‘Good Fences Make Good Neighbors’—Time for Gov. Malloy to Build One

What’s worse than a nosey neighbor who already holds a grudge against you? That same neighbor who gets the local newspaper to bite on a “story” when there isn’t one.

Such is the case in Stamford when Gov. Dannel Malloy’s own personal Gladys Cravitz was for some reason watching the landscaping people at the governor’s Stamford home—the one he doesn’t live in. He lives in the governor’s residence close to the capitol (unlike Gov. Rell, he doesn’t stay home for “reading days”).

Gladys (actually Peggy Cobb) lives just over the hedges from the Malloy home. The governor’s caretaker hired a landscaper who subcontracted part of the work to a tree guy who also works for the city. Said tree guy filled his truck with debris and couldn’t fit his ladder in safely. He called a buddy who was working a mile away for help. The buddy also works for the city and showed up in a city truck. And ladder-gate was born!

Gladys Cravitz

If you follow the hedge trimmings you’ll see this conspiracy leads right back to the governor who likely had to put on hold his economic development work to launch the conspiracy to get the tree guy’s ladder removed in a city truck.

The Woodwards and Bernsteins at Hearst Newspapers decided ladder-gate was not only worthy of a front page article, but also rose to the level of quoting Mrs. Cravitz, eh, Cobb, in the headline in the Connecticut Post, ‘Seems like favoritism to me.’ I can see the governor addressing the people of the state now, “The people have got to know whether their governor is an arborist. Well, I’m not an arborist.”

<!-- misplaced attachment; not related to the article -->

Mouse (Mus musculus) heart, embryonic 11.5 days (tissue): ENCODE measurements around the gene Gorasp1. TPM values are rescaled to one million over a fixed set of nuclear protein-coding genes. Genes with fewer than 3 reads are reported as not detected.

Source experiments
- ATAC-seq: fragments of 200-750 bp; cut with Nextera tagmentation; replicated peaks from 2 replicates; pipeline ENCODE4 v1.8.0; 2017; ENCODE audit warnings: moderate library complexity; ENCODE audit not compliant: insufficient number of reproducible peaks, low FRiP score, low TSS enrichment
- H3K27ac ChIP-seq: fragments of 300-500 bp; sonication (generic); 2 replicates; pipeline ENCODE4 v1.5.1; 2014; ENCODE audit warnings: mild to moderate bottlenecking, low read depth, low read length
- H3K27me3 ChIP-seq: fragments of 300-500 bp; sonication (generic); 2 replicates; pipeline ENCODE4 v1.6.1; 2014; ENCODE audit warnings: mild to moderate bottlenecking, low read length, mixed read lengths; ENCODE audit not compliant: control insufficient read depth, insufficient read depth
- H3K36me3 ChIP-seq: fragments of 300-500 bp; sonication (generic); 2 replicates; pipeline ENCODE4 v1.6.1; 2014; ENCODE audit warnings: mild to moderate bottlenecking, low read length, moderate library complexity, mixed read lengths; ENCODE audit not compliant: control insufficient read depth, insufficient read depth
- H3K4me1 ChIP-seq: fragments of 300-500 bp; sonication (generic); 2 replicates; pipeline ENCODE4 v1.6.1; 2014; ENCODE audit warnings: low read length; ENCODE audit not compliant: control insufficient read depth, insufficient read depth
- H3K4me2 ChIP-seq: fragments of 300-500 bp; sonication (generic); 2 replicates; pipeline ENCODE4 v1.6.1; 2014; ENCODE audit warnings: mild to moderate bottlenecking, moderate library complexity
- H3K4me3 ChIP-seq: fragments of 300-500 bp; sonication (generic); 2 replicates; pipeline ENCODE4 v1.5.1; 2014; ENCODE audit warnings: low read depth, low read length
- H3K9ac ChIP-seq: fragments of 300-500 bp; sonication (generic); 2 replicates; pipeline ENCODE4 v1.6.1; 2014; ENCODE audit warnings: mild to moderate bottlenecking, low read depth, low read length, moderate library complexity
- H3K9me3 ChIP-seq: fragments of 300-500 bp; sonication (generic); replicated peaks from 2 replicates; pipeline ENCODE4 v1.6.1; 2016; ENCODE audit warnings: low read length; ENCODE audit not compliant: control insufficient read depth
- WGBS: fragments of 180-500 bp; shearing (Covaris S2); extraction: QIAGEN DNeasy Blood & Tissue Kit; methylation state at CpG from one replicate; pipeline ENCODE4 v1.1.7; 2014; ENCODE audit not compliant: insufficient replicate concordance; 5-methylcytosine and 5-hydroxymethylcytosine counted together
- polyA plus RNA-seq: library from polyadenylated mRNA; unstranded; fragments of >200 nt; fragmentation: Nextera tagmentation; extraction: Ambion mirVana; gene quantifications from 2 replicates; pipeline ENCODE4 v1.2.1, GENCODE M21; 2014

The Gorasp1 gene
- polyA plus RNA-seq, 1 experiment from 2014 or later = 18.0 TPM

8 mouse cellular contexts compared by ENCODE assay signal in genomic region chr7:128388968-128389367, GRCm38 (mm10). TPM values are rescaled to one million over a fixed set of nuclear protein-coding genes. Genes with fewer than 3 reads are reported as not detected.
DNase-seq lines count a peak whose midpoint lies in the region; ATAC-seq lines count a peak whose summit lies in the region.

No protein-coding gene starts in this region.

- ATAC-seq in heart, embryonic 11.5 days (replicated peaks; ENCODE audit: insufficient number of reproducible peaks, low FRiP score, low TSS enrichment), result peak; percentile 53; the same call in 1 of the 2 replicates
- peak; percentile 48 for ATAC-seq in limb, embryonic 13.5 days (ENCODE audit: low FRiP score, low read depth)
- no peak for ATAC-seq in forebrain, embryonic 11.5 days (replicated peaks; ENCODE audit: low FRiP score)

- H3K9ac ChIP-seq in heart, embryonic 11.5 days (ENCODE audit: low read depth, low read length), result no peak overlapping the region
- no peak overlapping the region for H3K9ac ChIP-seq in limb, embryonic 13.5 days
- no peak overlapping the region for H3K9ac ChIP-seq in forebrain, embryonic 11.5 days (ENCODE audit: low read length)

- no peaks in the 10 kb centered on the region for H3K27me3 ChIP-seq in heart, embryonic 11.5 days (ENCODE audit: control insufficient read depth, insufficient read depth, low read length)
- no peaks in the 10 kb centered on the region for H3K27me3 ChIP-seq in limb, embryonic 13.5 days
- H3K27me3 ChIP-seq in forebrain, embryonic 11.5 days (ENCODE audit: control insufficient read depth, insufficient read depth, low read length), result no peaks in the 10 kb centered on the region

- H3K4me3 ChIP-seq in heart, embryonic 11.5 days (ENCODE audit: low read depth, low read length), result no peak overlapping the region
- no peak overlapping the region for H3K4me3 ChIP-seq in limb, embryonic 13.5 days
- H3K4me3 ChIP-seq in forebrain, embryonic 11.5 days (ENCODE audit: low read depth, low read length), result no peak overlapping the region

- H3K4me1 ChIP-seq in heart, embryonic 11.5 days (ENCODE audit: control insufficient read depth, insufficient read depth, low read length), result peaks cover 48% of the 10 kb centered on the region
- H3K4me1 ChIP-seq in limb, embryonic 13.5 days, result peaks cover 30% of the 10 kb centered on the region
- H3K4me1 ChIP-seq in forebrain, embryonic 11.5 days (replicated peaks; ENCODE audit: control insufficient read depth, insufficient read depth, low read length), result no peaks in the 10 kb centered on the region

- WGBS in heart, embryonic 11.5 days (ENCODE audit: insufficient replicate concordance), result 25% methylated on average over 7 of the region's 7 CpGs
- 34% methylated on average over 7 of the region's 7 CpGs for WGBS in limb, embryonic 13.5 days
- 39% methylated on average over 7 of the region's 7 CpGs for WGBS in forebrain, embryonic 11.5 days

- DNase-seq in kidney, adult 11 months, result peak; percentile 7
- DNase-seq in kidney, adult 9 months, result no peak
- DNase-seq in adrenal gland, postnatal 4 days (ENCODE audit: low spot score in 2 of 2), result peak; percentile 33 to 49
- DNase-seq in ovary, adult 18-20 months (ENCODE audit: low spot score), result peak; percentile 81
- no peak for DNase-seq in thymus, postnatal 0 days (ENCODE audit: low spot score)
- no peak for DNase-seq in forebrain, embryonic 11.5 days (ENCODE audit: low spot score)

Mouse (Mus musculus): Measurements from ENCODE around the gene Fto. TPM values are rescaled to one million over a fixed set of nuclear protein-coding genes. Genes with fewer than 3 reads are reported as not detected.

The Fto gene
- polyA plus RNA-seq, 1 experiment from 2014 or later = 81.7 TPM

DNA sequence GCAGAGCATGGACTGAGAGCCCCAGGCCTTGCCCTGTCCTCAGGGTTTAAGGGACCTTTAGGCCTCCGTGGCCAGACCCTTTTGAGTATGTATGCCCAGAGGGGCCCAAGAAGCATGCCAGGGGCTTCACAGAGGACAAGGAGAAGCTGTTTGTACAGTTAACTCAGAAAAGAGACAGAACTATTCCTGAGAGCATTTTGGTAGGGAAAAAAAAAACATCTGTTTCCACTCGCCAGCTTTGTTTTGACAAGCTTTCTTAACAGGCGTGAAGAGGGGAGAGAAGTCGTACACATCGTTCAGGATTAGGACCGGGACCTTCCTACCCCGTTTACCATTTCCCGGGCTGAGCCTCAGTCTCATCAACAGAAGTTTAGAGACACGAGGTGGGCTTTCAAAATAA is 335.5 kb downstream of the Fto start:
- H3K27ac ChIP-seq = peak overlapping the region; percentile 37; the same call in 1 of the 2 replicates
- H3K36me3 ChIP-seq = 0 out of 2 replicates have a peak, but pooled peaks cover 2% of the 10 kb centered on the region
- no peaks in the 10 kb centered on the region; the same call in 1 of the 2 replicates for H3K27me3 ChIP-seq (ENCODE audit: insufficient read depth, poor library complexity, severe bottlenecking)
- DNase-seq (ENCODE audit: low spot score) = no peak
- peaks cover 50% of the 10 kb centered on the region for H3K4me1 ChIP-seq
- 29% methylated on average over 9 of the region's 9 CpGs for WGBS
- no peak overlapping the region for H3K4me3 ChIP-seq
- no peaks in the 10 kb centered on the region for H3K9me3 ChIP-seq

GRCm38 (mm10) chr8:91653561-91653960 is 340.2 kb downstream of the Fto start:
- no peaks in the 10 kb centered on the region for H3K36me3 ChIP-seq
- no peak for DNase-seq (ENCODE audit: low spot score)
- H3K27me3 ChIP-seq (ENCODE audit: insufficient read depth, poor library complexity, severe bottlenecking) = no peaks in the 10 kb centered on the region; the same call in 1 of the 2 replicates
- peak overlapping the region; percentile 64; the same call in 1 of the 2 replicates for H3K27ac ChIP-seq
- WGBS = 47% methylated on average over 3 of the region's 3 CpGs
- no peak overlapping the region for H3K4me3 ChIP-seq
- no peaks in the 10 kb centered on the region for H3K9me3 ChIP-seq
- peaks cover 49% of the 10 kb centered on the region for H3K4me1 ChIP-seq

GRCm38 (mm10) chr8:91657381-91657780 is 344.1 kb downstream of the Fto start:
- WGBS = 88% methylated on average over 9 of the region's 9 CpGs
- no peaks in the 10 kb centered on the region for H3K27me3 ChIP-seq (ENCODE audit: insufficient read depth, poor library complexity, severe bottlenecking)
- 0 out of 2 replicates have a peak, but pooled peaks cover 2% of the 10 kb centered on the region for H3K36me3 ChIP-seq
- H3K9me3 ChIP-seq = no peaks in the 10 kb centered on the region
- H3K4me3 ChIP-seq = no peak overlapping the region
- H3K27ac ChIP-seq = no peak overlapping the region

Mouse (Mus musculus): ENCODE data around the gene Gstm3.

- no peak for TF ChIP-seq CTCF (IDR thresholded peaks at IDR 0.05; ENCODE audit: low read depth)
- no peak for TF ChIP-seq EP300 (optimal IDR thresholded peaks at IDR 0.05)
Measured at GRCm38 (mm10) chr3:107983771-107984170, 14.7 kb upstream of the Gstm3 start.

There is another part to the story. It’s seems Mrs. Cobb doesn’t much like the Malloys. Her son-in-law is a Republican state rep. who just recently concluded a fight with the city over legal fees in an ethics complaint against him.

Mr. Cobb, aka Abner Cravitz, saw the whole Landscaping Caper as indicative of a bigger problem. “Citizens have to be on the lookout for any kind of waste, fraud, corruption, nepotism — whatever,” Hearst Newspapers quotes Fred Cobb as saing. “Everyone we meet who works for the city is very nice—but there’s a difference between being nice and having their hand in your pocket. It chips away at your trust.”

Wait ‘til the Cravitzes find out there is a secret lawn-mowing system at Malloy’s house. It will blow the lid off the whole operation.